The distal airways, defined anatomically as the region of the respiratory system including the terminal bronchioles through alveoli, were characterized in the guinea pig by means of light microscopy and by both scanning and transmission electron microscopy.

The epithelium of the terminal bronchioles was comprised of two cell types. Ciliated cells were cuboidal and contained long thin microvilli, ellipsoid mitochondria, and both rough and smooth endoplasmic reticulum. Nonciliated (Clara) cells were dome-shaped and usually protruded into the bronchiolar lumen. Numerous large mitochondria, granules of varying density, and crystalloid inclusions were notable in nonciliated cells.

Respiratory bronchioles were characterized by a smooth-surfaced, low cuboidal epithelium. The cells in this region contained the crystalloid material found in terminal bronchioles, numerous large mitochondria, lysosomelike inclusions, and unusual tubular structures arranged in a matrix.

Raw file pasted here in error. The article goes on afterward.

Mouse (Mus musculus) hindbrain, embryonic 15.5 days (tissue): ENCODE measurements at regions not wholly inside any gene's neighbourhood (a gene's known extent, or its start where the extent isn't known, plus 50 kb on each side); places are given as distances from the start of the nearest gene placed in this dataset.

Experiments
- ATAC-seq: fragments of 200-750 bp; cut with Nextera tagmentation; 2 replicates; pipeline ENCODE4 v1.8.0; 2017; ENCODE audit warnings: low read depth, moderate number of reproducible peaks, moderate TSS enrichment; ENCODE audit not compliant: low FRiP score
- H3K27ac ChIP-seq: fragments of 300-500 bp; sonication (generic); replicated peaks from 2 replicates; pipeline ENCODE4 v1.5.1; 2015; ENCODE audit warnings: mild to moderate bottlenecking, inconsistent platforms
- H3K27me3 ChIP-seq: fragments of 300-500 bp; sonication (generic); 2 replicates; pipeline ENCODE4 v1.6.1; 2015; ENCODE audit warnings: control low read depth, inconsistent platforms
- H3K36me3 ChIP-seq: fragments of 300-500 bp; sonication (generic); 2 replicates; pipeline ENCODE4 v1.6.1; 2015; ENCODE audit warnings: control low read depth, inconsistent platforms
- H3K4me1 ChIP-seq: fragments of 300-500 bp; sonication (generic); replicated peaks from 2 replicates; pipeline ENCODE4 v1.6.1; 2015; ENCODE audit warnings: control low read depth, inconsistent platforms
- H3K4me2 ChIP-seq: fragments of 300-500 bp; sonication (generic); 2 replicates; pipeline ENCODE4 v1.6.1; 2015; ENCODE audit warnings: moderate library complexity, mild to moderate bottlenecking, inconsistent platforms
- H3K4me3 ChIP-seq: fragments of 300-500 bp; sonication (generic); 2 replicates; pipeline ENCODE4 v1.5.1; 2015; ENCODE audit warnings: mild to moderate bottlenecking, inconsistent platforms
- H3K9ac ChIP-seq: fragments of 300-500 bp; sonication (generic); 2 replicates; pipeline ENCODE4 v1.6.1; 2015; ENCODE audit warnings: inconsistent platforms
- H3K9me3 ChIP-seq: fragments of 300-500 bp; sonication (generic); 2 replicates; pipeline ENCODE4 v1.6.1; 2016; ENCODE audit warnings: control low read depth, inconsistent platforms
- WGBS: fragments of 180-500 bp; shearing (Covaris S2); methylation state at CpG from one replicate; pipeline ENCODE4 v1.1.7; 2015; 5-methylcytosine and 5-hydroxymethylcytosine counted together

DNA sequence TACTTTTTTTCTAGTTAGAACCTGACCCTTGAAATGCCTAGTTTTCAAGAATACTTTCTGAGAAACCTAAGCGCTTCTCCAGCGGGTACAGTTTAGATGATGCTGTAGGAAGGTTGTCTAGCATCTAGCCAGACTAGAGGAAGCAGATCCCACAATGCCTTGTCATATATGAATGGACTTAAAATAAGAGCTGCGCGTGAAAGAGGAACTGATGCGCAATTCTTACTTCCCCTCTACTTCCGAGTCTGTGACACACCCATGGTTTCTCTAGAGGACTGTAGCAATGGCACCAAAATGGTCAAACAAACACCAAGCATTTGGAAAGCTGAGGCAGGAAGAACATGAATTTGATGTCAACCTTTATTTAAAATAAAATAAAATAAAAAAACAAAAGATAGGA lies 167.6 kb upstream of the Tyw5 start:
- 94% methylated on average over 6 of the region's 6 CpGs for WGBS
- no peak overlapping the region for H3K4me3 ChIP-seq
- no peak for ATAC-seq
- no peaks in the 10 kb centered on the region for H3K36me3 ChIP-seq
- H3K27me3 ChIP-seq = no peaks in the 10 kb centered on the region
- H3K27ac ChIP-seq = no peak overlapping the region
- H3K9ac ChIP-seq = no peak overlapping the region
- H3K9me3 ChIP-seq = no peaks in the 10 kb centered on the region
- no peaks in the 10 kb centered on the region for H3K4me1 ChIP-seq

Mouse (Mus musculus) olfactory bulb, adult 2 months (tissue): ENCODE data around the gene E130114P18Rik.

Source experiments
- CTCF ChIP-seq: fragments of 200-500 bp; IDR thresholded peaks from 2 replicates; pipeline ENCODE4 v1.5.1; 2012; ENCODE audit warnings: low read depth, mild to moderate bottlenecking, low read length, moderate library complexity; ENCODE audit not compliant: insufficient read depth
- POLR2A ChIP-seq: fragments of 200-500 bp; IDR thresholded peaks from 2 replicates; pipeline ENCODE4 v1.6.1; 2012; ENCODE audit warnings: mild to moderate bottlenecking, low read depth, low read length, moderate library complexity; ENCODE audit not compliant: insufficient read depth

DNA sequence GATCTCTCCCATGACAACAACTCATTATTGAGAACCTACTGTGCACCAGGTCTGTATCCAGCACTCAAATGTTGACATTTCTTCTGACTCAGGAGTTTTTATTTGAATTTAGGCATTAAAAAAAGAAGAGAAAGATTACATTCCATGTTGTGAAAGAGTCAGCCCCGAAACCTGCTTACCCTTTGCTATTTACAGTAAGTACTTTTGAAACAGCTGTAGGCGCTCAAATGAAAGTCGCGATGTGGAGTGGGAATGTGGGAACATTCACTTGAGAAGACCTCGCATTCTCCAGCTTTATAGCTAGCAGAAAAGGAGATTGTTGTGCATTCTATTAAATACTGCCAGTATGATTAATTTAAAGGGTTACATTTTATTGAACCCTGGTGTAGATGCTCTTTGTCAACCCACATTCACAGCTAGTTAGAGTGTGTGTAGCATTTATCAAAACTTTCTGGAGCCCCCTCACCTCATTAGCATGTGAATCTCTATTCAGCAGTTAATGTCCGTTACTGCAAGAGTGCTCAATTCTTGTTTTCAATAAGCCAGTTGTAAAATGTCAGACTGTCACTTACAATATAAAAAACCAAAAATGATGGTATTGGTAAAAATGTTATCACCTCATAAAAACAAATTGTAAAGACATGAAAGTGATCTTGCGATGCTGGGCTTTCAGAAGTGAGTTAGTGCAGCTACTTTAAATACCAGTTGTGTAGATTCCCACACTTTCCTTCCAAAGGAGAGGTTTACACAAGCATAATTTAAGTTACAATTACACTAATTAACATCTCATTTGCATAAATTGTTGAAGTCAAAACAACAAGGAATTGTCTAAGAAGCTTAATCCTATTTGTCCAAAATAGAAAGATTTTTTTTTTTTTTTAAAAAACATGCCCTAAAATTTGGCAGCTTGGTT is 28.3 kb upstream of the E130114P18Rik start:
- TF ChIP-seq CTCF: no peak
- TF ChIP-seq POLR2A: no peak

The epithelium became progressively squamous toward the alveolar duct, where transition from bronchiolar cells to pneumocytes occurred. Transitional zones consisted of cells which, in addition to the above-mentioned structures, contained inclusions with internal laminations. These inclusions were structurally similar to the lamellar bodies observed in typical type II pneumocytes of the alveoli.

The epithelium of both the alveolar ducts and alveoli was composed of type I and type II pneumocytes. Classical type I pneumocytes were squamous and very similar in cytoplasmic characteristics to the endothelial cells of the adjacent capillaries. Type II pneumocytes were characterized by the presence of lamellar bodies and numerous mitochondria.